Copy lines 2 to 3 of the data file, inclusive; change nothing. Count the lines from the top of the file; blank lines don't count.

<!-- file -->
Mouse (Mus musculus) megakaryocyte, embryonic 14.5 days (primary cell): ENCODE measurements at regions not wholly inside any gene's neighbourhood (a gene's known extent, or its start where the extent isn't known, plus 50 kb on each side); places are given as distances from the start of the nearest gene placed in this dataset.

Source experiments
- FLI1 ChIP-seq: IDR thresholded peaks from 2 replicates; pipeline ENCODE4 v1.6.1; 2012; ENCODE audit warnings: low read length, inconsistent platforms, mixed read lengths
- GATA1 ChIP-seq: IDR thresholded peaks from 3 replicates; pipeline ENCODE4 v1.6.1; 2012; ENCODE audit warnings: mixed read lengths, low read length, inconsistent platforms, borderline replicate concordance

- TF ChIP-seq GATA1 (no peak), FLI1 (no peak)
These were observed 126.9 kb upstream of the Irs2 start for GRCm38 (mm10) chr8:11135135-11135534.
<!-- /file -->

Source experiments
- FLI1 ChIP-seq: IDR thresholded peaks from 2 replicates; pipeline ENCODE4 v1.6.1; 2012; ENCODE audit warnings: low read length, inconsistent platforms, mixed read lengths